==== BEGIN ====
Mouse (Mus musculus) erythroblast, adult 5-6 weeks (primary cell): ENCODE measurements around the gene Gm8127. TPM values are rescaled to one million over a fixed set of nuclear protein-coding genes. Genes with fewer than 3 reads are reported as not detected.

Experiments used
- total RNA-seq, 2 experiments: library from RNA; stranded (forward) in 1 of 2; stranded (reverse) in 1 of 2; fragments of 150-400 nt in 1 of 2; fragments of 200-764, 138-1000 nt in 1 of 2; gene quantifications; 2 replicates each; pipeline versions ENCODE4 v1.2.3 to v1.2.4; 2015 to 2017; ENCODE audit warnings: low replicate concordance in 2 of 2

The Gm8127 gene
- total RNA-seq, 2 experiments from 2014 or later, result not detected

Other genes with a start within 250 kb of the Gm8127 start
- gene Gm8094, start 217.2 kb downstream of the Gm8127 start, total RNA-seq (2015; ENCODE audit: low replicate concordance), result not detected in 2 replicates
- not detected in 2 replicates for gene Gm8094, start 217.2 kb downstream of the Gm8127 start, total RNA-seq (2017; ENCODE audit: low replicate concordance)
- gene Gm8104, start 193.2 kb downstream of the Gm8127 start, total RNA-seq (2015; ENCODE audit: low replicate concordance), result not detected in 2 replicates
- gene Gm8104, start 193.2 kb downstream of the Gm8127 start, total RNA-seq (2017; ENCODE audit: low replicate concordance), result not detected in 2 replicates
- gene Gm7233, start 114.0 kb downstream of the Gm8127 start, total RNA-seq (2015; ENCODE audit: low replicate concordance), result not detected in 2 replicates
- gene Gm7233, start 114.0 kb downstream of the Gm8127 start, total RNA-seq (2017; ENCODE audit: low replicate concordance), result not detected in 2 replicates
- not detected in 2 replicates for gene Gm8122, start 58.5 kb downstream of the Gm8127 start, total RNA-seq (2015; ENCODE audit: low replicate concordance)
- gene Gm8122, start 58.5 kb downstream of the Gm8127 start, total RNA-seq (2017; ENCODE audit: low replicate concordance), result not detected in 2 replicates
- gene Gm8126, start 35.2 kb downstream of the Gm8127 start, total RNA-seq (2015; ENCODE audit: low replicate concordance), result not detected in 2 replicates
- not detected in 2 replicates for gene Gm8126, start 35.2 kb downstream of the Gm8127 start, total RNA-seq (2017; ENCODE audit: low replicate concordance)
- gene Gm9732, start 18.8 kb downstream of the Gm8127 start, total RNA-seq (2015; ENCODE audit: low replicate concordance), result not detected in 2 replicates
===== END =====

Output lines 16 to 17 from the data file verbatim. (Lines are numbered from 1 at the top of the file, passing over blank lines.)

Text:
- not detected in 2 replicates for gene Gm8126, start 35.2 kb downstream of the Gm8127 start, total RNA-seq (2017; ENCODE audit: low replicate concordance)
- gene Gm9732, start 18.8 kb downstream of the Gm8127 start, total RNA-seq (2015; ENCODE audit: low replicate concordance), result not detected in 2 replicates